“Unless a grain of wheat falls into the earth and dies, it remains alone; but if it dies, it bears much fruit.” – John 12:24
“The last enemy to be destroyed is death...Death is swallowed up in victory.” – 1 Corinthians 15:26, 54
"The greater the sin, the greater the mercy, the deeper the death and the brighter the rebirth.” - C. S. Lewis
"This story...has the very taste of primary truth." - J. R. R. Tolkien

Monday, July 12, 2010

What if God was not a Trinity?

...All this may seem abstract. What are these “persons” in the Trinity? What is this “order”? What in the world is “begetting” or “proceeding”? In order to understand better what the Trinity is all about, it may be helpful to consider a hypothetical different God.* Imagine a self-existent, eternal, transcendent, all-knowing and all-powerful Supreme Being without all the complications of multiple persons - that is, a "one-person" God, a seemingly simpler God, the sort of being we think of most intuitively when the word "God" is spoken. The remarkable qualities of the Trinity can perhaps be seen more clearly when compared to this simpler non-Trinitarian deity.

In such a God there would be no pattern of growth or new things, as there is in the begetting and procession in the Trinity. There would be no love within God’s very being, as there is between the persons of the Trinity. There would be unity, but it would not be the dynamic unity of the stones as they form an arch. It would be the unity of a uniformly painted canvas. In the Trinity, though, we find the unity of a beautiful painting - composed of various shades and tones and textures, yet forming a complete whole.

If, at the bottom of existence, there was one simple and uniform thing and nothing else, there is nothing else in relation to which that thing can be seen. There is no potential - reality cannot grow. But if there is a diverse and complex unity greater than uniformity, facets of reality can reflect each other. That is, if God is One and united, yet at the same time diverse and multifaceted and dynamically interconnected in relation with Himself, things can be seen in relation to one another even at the foundation of existence. The Son is seen in the Father's light, and the Spirit in light of these two. There is a sort of growth in God himself, foreshadowing the growing into being of things other than God: creation is anticipated, as it were, in the Creator himself. Lewis' beautiful description of the dynamic "growth" and creativity within the Trinity says it best and is worth quoting yet again:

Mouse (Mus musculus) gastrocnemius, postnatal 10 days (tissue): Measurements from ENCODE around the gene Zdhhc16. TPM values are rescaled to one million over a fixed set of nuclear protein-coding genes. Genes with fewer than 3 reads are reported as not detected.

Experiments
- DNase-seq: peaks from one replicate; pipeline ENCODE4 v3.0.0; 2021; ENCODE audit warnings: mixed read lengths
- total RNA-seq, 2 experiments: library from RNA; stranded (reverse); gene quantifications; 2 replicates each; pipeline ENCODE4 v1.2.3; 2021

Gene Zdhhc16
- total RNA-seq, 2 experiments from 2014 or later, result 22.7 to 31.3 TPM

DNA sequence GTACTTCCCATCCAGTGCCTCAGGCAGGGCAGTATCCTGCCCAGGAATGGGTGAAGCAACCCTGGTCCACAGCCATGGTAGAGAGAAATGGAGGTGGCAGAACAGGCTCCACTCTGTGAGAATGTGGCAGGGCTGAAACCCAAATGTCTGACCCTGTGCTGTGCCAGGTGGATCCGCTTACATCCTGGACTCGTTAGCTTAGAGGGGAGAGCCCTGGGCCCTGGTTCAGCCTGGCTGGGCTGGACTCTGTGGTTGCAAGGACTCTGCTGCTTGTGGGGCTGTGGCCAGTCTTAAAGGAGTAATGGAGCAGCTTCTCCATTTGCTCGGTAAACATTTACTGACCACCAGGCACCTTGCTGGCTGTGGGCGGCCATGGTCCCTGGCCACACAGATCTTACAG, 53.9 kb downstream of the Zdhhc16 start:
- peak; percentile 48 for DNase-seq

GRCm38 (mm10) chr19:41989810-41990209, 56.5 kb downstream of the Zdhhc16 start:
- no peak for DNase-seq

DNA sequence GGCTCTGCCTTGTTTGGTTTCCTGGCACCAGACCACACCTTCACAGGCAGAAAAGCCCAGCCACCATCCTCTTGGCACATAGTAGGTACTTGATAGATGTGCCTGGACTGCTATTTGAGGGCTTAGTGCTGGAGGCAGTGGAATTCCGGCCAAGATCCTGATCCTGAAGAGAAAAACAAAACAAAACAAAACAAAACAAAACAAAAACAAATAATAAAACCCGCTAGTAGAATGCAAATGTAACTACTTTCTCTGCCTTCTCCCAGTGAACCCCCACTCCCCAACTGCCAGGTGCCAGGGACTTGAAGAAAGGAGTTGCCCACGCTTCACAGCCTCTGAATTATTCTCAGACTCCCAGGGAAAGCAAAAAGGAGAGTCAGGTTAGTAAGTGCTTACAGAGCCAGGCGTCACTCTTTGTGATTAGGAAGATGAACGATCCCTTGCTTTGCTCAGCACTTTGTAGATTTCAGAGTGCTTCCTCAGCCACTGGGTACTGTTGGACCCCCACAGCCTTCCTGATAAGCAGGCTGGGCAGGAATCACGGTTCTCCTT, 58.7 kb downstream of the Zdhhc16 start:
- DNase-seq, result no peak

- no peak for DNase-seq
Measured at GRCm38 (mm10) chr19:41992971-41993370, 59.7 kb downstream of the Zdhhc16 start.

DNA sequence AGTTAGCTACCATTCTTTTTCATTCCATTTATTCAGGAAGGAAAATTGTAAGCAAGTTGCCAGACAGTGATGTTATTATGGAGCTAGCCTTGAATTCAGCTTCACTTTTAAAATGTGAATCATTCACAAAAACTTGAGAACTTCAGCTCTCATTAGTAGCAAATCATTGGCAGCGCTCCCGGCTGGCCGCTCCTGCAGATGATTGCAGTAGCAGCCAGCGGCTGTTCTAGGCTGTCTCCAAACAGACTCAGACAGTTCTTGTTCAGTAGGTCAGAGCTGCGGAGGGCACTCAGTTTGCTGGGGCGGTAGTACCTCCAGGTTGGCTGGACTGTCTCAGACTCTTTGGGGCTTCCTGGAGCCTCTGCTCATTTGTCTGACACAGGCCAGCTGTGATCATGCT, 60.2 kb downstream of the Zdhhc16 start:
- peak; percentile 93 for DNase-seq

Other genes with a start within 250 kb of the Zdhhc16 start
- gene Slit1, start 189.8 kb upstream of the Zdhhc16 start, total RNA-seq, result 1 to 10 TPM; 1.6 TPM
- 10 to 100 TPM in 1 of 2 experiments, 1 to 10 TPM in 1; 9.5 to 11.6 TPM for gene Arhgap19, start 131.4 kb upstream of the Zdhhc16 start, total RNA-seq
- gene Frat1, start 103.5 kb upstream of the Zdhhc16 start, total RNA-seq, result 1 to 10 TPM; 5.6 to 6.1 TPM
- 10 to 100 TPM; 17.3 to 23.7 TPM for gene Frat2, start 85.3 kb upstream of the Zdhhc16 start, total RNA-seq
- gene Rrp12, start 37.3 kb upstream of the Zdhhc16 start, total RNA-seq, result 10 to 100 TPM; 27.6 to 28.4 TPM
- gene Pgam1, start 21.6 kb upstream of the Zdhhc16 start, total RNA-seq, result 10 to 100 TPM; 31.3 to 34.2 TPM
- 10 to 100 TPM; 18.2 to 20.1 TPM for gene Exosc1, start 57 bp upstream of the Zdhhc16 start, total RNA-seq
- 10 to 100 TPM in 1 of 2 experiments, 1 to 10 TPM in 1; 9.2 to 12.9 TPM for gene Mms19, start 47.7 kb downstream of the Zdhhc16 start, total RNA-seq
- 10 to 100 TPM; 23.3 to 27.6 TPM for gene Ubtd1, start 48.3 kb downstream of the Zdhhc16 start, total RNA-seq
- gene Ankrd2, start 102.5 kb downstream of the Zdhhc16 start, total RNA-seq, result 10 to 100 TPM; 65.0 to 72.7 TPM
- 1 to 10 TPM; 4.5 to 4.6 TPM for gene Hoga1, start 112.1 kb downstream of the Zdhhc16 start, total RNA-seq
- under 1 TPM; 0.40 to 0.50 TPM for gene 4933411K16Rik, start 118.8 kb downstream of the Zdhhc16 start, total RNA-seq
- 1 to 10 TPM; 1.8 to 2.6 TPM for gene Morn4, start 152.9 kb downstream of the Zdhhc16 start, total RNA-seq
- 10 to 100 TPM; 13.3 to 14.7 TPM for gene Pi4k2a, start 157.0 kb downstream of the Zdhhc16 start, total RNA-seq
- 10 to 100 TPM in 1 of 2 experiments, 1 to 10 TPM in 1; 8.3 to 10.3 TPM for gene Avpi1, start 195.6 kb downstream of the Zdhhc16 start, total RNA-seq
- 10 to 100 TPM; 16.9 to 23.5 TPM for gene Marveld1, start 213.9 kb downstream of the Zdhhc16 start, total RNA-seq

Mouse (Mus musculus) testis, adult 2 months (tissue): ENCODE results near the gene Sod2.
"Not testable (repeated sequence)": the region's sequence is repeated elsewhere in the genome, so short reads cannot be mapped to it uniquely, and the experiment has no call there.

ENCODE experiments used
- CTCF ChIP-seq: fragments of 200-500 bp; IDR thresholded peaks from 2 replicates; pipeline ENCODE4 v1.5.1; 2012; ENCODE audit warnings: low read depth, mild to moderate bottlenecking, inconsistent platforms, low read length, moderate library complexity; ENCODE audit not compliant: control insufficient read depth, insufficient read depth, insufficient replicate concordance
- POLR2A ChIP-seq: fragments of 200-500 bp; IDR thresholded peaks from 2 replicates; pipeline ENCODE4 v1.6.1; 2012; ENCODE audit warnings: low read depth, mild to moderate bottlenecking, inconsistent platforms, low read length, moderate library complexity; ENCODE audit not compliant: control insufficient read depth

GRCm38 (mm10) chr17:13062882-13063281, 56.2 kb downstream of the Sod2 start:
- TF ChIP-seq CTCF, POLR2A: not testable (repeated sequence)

…“All things are by Him and for Him. He utters Himself also for His own delight and sees that He is good. He is His own begotten and what proceeds from Him is Himself. Blessed be He!”
*Of course, we must remind ourselves that it is somewhat meaningless to talk about what reality would be if God were different, because God is the basis for all reality – the axiom, the foundation. It is like asking how mathematics would change if two and two did not make four. But even if God could not be other than He is, comparing to the impossible can still serve to deepen our understanding of the actual characteristics of God as He is.

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